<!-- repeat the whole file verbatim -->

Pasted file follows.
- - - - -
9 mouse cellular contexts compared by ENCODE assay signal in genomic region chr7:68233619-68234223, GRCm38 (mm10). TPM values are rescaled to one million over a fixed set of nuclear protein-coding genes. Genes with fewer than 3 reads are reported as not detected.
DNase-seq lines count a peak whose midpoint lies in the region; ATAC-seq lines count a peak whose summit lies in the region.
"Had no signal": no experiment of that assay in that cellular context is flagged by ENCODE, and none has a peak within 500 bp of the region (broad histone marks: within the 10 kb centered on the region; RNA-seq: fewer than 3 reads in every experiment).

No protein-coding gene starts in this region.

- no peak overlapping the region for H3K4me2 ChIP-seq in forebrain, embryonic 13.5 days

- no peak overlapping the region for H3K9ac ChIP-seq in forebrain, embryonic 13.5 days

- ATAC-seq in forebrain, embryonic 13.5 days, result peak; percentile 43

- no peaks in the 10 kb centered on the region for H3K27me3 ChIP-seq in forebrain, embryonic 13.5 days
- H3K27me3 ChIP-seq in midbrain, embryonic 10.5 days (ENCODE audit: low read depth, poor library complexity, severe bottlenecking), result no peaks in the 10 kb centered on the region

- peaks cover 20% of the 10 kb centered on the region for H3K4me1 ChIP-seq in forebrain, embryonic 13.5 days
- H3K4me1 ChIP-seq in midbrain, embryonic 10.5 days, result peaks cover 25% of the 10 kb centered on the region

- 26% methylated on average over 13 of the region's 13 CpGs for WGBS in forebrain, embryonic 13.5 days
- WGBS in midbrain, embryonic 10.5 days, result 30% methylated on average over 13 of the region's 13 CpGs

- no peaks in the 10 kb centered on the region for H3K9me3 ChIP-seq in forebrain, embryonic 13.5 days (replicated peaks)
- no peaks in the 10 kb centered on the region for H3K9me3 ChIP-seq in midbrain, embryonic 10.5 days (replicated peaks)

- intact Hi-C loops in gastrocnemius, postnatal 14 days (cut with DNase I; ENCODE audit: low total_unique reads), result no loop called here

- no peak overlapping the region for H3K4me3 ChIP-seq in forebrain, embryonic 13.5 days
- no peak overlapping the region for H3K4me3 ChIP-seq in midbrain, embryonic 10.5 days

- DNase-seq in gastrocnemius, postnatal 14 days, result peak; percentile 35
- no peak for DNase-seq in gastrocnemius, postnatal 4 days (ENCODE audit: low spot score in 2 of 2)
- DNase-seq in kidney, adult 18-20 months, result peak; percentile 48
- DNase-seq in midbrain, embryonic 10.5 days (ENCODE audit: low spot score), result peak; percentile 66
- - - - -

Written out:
9 mouse cellular contexts compared by ENCODE assay signal in genomic region chr7:68233619-68234223, GRCm38 (mm10). TPM values are rescaled to one million over a fixed set of nuclear protein-coding genes. Genes with fewer than 3 reads are reported as not detected.
DNase-seq lines count a peak whose midpoint lies in the region; ATAC-seq lines count a peak whose summit lies in the region.
"Had no signal": no experiment of that assay in that cellular context is flagged by ENCODE, and none has a peak within 500 bp of the region (broad histone marks: within the 10 kb centered on the region; RNA-seq: fewer than 3 reads in every experiment).

No protein-coding gene starts in this region.

- no peak overlapping the region for H3K4me2 ChIP-seq in forebrain, embryonic 13.5 days

- no peak overlapping the region for H3K9ac ChIP-seq in forebrain, embryonic 13.5 days

- ATAC-seq in forebrain, embryonic 13.5 days, result peak; percentile 43

- no peaks in the 10 kb centered on the region for H3K27me3 ChIP-seq in forebrain, embryonic 13.5 days
- H3K27me3 ChIP-seq in midbrain, embryonic 10.5 days (ENCODE audit: low read depth, poor library complexity, severe bottlenecking), result no peaks in the 10 kb centered on the region

- peaks cover 20% of the 10 kb centered on the region for H3K4me1 ChIP-seq in forebrain, embryonic 13.5 days
- H3K4me1 ChIP-seq in midbrain, embryonic 10.5 days, result peaks cover 25% of the 10 kb centered on the region

- 26% methylated on average over 13 of the region's 13 CpGs for WGBS in forebrain, embryonic 13.5 days
- WGBS in midbrain, embryonic 10.5 days, result 30% methylated on average over 13 of the region's 13 CpGs

- no peaks in the 10 kb centered on the region for H3K9me3 ChIP-seq in forebrain, embryonic 13.5 days (replicated peaks)
- no peaks in the 10 kb centered on the region for H3K9me3 ChIP-seq in midbrain, embryonic 10.5 days (replicated peaks)

- intact Hi-C loops in gastrocnemius, postnatal 14 days (cut with DNase I; ENCODE audit: low total_unique reads), result no loop called here

- no peak overlapping the region for H3K4me3 ChIP-seq in forebrain, embryonic 13.5 days
- no peak overlapping the region for H3K4me3 ChIP-seq in midbrain, embryonic 10.5 days

- DNase-seq in gastrocnemius, postnatal 14 days, result peak; percentile 35
- no peak for DNase-seq in gastrocnemius, postnatal 4 days (ENCODE audit: low spot score in 2 of 2)
- DNase-seq in kidney, adult 18-20 months, result peak; percentile 48
- DNase-seq in midbrain, embryonic 10.5 days (ENCODE audit: low spot score), result peak; percentile 66